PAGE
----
Coaches

In a companion article to that reporting current incomes of athletes, Spiegel (1997) also reports on how coaches and managers have begun to reap the rewards that were once only reserved for star performers. He conveys that Tommy Lasorda, a popular former Dodgers manager, in 1976 earned a salary of only $50,000 which was about one tenth of what some of his players earned. Spiegel also gives the example of Don Shula, former Miami Dolphins Coach, in 1991 earning a salary of $500,000, which was only one ninth of what Rocket Ismael, the highest paid football player that year was paid. But times have changed dramatically with the recognition that coaching expertise is of equal or greater importance than athletic talent to a franchiseÕs success. As Spiegel points out, Pat Riley, former New York Knicks coach, was recently induced to leave New York where he was earning $1.2 million a year for a 10 year deal with the Miami Heat which was estimated to pay him $30 million and 10% ownership of the team. Other recent coaching deals have included a $2 million dollar a year contract for Jimmy Johnson with the Miami Dolphins, and a $1.5 million dollar a year salary for Florida Marlins Manager, Jim Leyland. In the NBA Larry Brown signed a 5 year $25 million dollars deal with the Philadelphia 76s, Larry Bird a 5 year $22.5 million dollar deal with the Indiana Pacers, and Rick Pitino a $70 million dollars 10 year deal with the Boston Celtics(Cotton, 1997)! It is interesting that today the average NBA coach earns about $2.5 million dollars. According to Spiegel, the average major league baseball player earned $1.1 million dollars in 1997, but managers such as Tony La Russa of the St. Louis Cardinals earned $1.3 million dollars, and Buck Showalter of the Arizona Diamondbacks was paid $1 million dollars. Seemingly, owners are starting to understand that coaching talent is worth paying for, and that players are more likely to respond to managers and coaches who they view as high or higher on the compensation scale. Of course, just as with star players, coaches have also cashed in on outside endorsement money. Spiegel reports that Pat Riley and Jimmy Johnson earn as much as $50,000 for speeches of which Riley reports doing 12 to 15 a year. In addition Riley is a spokesperson for AT&T and Chevrolet, while Johnson sells Denorex shampoo on television. 

Are Athletics Really a Viable Way to Attain the American Dream?

With the prospects of extraordinary fame and fortune it is no surprise that the dream of many children and adolescents in the United States today is to become a professional athlete. Seemingly, such a career path fulfills the ideal of uniting a vocation with an avocation. To play the sport that one loves, to be paid an extraordinary salary, and to be treated as a celebrity certainly has its appeal. Perhaps, this is even more so for those who inhabit the lower end of the socioeconomic ladder and see insurmountable obstacles to succeeding in other endeavors. While we read and hear about the prodigious success of professional athletes the question arises regarding the viability of professional athletics as a realistic career path? What opportunities really exist? How many positions are available, and how many applicants compete for them? Over what length of time can one reasonably expect to play? What factors might curtail one's athletic career? What opportunities exist once individuals can no longer play? Seemingly, as with any occupation, these are the types of questions that an individual should ponder before pursuing any career path.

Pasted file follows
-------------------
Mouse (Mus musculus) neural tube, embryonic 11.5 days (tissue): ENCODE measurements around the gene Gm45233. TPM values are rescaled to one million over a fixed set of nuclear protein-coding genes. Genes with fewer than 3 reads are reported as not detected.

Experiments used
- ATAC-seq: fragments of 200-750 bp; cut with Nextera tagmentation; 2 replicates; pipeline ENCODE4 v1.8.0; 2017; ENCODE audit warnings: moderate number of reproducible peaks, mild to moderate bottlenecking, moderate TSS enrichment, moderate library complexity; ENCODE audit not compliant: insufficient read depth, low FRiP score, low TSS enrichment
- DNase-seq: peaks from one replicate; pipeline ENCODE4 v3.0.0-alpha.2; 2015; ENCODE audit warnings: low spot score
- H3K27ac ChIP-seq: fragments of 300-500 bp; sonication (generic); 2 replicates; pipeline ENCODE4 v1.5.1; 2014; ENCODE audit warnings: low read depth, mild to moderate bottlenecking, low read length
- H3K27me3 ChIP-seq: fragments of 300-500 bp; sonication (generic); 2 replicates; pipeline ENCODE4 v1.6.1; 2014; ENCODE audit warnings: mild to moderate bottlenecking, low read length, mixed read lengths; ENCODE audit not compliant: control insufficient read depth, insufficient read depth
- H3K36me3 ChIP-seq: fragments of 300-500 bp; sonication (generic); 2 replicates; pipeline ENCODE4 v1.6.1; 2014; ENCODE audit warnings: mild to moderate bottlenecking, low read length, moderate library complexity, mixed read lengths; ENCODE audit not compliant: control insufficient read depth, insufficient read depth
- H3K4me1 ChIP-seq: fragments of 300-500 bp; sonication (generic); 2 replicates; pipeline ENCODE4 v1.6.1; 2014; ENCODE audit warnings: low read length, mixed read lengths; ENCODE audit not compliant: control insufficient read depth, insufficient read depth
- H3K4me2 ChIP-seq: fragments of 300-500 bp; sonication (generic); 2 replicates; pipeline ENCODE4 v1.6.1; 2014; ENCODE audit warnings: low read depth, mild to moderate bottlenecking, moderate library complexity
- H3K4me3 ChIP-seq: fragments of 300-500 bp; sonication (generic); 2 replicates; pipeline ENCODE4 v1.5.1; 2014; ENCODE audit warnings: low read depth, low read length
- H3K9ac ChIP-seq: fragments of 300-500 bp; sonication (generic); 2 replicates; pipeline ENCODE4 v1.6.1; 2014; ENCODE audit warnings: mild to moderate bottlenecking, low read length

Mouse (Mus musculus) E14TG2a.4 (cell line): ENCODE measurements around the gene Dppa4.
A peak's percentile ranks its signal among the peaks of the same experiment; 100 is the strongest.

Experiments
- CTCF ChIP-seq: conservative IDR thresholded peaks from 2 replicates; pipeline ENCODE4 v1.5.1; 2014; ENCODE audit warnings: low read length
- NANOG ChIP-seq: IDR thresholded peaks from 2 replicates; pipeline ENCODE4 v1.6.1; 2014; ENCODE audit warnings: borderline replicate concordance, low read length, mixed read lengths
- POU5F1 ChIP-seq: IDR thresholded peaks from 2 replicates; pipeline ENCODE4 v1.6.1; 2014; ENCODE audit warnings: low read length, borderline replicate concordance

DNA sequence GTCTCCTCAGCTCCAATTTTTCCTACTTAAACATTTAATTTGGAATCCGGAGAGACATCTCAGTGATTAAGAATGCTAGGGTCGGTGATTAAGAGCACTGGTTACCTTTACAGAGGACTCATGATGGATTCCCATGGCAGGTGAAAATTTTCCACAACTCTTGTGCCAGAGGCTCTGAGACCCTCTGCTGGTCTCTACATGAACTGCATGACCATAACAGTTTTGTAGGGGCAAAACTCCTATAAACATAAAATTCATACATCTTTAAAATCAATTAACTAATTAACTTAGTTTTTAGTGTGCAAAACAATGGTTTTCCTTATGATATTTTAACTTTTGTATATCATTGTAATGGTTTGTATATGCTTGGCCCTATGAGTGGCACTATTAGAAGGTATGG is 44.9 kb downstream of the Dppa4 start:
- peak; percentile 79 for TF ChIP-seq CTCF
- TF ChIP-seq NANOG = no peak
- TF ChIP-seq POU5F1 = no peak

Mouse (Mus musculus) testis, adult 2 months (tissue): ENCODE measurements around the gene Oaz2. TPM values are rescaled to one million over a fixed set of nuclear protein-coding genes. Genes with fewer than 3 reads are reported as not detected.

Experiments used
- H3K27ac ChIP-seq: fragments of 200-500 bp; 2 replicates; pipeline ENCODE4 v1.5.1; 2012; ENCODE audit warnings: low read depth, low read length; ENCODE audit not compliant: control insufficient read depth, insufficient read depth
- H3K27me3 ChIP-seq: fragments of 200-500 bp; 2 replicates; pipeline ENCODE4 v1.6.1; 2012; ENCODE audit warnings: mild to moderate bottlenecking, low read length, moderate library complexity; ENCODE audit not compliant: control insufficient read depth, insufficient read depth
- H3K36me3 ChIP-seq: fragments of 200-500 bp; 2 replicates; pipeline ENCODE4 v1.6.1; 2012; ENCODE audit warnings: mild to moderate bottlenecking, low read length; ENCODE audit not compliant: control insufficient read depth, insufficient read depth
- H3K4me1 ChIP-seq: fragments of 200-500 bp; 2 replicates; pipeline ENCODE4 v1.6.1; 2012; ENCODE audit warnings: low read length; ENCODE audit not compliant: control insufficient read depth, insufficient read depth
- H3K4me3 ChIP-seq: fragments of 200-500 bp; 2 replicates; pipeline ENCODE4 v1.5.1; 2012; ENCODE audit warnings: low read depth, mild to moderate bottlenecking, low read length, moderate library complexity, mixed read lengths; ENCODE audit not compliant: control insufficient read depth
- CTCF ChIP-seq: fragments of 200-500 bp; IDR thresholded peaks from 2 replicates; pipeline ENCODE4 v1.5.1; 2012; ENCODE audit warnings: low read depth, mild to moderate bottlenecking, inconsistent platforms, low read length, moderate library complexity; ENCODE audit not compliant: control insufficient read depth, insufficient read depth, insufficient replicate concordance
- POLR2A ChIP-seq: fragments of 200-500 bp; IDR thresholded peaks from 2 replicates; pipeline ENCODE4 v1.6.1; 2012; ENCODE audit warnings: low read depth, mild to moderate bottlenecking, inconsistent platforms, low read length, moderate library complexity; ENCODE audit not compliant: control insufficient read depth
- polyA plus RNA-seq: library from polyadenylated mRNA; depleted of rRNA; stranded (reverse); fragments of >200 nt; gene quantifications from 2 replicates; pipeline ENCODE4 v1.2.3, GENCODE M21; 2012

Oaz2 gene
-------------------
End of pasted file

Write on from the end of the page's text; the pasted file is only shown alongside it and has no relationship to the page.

Number of Positions. A practical question that a prospective professional athlete needs to ask is, what are one's chances for really making a career out of athletics? By this we mean making a major league roster or earning a living from winnings and endorsements. Arthur Ashe (1977) provided a starting point in answering this question when he calculated approximately 3170 playing positions in the major sports. A more recent estimate by, Eitzen and Sage (1986) for the three major sports was 3300, and if one were to add 200 slots for tennis, 200 slots for golf, and 100 slots for boxing, as Ashe had done, a somewhat more generous estimate would be 3,800. A current scan of web sites of the NFL NHL, NBA, WNBA, ABL, and MLB resulted in the data contained in Table 6 which yielded 4546 playing positions in major team sports. When another 400 tennis and golf positions are added, the total number of professional playing positions comes to 4946.

Table 6. Approximate Number of Playing Position in Major Team Sports.

League

 # of Teams

# of Positions

 NFL

 33

 2335

 MLB

 30

 840

 NHL

 30

 713

 NBA

 29

 401

 WNBA

 10

 160

 ABL

 9

 971

 Total Positions

 

 546

1 Note: As of December 23, 1998 the ABL ceased operations because of financial difficulties eliminating its 97 positions from the tally. (Gloster, 1998). See Adande, (1998) for the effects this has had on players.